Being a batboy at the All-Star game did have some perks. Besides the great people and awesome times, I walked away with a couple of choice items. It's not every day that someone gets their own bat made for them!
Both Louisville Slugger and Adirondack custom made commemorative bats for me as the batboy for the National League. Although the relationships I forged I'll never forget, I did get a couple of nice things from some of the players.
I went from player to player getting autographs from the entire National League All-Star team on the official 50th All-Star game ball. That ball is loaded with baseball greats, you can find the list of All-Stars in my previous post here.
After the game, the clubhouse was a zoo. Reporters, hacks, groupies and anyone else who could sneak in trolled through the clubhouse. Players rushed to get back home and enjoy at least a day off. In the hustle, George Foster from the Cincinnati Reds called me over. I thought I had done something wrong. Instead, he said, "Good job batboy." With a pat on the back, he handed me his game used baseball cap.
This trend continued with other players, most handing out monetary tips. However, Keith Hernandez, the batting-title winner from the previous season while with the Cardinals and later a Met's legend, gave me his game-used bat.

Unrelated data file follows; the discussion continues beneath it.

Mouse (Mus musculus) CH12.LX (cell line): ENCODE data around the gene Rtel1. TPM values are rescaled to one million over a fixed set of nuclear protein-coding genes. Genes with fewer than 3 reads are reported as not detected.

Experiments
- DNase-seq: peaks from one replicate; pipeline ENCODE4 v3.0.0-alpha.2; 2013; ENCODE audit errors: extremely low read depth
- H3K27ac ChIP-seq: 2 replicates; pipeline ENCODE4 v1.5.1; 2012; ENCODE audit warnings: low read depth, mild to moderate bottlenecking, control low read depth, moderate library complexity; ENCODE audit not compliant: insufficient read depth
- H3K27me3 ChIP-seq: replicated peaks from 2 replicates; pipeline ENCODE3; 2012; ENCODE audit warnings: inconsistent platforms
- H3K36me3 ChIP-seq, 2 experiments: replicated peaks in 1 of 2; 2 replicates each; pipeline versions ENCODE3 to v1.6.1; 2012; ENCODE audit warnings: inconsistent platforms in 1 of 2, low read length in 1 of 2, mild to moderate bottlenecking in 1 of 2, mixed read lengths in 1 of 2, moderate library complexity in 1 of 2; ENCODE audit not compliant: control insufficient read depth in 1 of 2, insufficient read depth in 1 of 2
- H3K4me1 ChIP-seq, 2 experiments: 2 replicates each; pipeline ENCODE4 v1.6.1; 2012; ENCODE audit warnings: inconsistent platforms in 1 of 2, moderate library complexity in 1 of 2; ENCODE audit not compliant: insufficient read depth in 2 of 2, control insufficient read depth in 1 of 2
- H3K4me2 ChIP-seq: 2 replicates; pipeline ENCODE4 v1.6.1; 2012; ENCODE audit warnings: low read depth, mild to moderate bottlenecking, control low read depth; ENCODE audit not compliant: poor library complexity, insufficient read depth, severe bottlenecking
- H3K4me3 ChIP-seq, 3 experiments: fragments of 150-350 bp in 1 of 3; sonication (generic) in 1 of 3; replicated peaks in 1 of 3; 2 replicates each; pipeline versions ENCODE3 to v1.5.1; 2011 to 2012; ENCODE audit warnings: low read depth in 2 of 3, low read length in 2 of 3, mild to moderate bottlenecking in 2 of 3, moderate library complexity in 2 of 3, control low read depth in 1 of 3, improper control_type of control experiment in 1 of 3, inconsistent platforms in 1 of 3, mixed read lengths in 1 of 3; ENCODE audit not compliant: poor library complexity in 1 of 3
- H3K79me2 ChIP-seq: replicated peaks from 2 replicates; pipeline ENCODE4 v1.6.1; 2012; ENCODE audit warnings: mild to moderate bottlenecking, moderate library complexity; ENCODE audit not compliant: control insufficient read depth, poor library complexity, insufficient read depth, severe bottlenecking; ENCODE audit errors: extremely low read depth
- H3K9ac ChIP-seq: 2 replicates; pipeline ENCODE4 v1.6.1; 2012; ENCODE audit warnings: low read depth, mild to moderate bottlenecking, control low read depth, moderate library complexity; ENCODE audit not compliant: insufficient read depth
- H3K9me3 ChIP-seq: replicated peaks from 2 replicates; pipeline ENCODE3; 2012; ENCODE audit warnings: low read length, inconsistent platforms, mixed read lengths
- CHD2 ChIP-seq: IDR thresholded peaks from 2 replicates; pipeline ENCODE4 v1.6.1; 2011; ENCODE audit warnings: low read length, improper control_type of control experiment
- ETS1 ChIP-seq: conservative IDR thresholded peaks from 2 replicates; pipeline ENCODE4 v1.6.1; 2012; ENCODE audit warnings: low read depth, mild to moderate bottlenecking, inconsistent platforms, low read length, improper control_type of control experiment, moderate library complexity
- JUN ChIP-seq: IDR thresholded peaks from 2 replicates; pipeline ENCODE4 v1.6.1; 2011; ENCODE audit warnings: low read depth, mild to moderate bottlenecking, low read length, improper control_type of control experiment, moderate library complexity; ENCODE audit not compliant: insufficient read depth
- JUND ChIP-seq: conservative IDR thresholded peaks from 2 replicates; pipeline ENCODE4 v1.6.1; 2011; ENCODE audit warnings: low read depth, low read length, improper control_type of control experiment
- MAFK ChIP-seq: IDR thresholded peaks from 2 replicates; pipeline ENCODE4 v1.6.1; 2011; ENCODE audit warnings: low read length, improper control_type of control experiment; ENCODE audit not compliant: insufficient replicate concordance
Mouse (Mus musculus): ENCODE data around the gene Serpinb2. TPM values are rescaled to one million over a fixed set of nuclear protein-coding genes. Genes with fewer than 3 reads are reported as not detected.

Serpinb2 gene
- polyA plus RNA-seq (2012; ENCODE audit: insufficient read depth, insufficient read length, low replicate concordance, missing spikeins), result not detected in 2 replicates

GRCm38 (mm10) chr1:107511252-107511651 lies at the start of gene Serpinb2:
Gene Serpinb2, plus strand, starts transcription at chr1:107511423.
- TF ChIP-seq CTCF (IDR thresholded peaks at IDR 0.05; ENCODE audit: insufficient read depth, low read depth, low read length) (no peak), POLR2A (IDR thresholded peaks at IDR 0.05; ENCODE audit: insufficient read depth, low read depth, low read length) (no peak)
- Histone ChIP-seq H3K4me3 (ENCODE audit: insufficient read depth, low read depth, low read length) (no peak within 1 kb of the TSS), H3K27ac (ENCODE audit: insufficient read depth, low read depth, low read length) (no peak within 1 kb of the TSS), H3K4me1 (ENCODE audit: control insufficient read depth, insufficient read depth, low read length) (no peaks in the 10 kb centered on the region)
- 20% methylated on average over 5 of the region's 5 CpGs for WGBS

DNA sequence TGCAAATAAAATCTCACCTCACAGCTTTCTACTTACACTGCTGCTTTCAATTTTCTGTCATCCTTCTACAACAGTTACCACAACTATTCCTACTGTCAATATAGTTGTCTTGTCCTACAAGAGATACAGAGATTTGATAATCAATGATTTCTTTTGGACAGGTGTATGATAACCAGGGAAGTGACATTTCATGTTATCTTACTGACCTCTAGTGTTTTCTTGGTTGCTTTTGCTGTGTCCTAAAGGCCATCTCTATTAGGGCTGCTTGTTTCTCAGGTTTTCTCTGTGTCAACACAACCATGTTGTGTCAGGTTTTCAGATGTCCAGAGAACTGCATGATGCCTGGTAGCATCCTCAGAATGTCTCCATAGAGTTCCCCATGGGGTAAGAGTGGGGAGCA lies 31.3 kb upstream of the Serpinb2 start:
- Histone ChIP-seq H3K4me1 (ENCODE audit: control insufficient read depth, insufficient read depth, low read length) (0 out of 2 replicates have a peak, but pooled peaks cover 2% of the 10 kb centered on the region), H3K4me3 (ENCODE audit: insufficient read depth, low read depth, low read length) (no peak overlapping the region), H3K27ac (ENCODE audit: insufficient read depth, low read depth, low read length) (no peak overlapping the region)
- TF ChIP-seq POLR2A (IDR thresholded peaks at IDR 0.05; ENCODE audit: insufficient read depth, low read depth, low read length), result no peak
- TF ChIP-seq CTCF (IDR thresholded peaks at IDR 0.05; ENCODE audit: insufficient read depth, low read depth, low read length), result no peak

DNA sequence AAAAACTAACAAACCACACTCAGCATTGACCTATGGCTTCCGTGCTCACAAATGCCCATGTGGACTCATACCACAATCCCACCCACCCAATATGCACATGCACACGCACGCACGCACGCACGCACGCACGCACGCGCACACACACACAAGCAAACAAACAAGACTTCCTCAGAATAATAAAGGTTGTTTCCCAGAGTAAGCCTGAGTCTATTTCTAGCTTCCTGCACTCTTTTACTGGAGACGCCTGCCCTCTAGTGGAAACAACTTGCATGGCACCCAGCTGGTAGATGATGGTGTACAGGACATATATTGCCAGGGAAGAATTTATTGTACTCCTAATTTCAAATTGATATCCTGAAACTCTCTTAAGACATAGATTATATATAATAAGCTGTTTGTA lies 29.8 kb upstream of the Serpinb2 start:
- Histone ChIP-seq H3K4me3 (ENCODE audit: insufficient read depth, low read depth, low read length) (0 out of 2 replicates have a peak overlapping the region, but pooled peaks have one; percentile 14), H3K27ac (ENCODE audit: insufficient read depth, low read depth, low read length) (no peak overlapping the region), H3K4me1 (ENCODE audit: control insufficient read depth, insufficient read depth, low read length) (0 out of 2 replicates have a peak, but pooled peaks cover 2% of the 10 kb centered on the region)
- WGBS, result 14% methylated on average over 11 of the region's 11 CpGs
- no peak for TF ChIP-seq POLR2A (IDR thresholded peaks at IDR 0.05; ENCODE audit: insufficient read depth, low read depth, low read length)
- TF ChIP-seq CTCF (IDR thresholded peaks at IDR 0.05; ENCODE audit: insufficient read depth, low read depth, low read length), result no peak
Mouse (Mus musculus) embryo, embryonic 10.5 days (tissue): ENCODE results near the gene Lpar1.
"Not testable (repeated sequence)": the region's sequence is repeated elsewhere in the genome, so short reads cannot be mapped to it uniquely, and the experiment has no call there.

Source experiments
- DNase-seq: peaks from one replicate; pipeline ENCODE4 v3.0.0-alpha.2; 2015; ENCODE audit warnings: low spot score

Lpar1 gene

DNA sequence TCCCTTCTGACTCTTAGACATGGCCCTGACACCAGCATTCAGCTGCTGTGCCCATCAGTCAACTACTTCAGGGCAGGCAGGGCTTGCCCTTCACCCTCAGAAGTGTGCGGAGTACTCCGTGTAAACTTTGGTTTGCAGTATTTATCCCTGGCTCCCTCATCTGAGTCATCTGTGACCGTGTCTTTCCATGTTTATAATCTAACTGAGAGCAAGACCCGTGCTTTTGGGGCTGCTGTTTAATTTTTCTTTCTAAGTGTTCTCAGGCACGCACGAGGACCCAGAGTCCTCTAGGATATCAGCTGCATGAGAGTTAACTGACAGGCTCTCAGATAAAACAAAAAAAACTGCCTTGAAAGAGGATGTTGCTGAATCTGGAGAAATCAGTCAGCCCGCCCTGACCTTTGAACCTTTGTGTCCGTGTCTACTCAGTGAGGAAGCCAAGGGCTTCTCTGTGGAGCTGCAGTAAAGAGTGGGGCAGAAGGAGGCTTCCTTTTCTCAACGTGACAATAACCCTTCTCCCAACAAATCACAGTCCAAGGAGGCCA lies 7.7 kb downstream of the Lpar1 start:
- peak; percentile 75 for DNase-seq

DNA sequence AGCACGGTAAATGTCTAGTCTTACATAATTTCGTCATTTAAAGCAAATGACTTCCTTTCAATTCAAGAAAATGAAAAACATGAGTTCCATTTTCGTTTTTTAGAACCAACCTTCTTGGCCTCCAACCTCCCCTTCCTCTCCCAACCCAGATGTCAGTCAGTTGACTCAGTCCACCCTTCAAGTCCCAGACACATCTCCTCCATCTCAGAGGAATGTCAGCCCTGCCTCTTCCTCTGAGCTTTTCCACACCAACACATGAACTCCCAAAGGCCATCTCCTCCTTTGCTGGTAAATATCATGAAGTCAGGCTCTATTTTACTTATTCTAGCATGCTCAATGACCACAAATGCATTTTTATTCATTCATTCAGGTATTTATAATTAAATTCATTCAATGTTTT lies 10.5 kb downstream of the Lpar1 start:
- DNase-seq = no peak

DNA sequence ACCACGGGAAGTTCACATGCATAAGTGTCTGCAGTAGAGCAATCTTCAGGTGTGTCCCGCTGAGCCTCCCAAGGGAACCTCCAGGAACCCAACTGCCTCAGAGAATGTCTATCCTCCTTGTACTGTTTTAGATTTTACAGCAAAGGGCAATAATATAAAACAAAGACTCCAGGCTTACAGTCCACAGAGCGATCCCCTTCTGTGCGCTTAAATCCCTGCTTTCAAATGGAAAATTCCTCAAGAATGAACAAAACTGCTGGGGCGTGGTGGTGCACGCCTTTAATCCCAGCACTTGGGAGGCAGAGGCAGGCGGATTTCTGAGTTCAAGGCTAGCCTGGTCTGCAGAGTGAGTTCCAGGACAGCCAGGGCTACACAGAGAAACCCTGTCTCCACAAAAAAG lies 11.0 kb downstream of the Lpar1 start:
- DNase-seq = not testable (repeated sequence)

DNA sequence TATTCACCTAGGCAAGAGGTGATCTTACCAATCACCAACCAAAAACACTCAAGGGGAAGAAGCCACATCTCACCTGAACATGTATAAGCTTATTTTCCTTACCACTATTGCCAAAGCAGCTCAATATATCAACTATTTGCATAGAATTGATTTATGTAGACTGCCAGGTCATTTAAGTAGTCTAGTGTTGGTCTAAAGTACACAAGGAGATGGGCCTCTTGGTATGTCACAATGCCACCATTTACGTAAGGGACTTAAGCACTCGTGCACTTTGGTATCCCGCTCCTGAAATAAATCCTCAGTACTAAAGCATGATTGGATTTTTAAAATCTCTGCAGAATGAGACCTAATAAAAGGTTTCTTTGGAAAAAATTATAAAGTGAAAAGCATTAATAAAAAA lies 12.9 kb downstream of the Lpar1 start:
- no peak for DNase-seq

The All-Star week was a chance of a lifetime … but exhausting. I was going on about six hours of sleep over the past three days. After the players left, we sat down for our own July version of a Thanksgiving dinner (the post-game spread.) With stuffed bellies we cleaned the clubhouse and headed home.
This began one of the scariest moments in my life. I was driving home on I-5 the major interstate in Washington. I was tired. Dead tired. I hadn't slept but for a few hours each night for the past three nights. I thought to myself, I've got to stop for a Diet Coke. Yes, I was addicted to the stuff even back then.
The last thing I remember was that thought. The next thing I remember, I was sitting in the parking lot of a fast food restaurant with the car running. I don't remember the three of four miles of driving to the next exit or even pulling into the parking lot. I must have driven on autopilot. Needless to say, that sure woke me up! I got my Diet Coke and made it home safely!Jim Devitt is the author of the #1 Kindle Bestselling Young Adult novel, The Card. He's also a healthcare consultant specializing in helping healthcare companies and practices develop a social media marketing platform, and maximize cash flow. You can find him posting weekly to Indies Unlimited and occasionally as a contributor on Yahoo!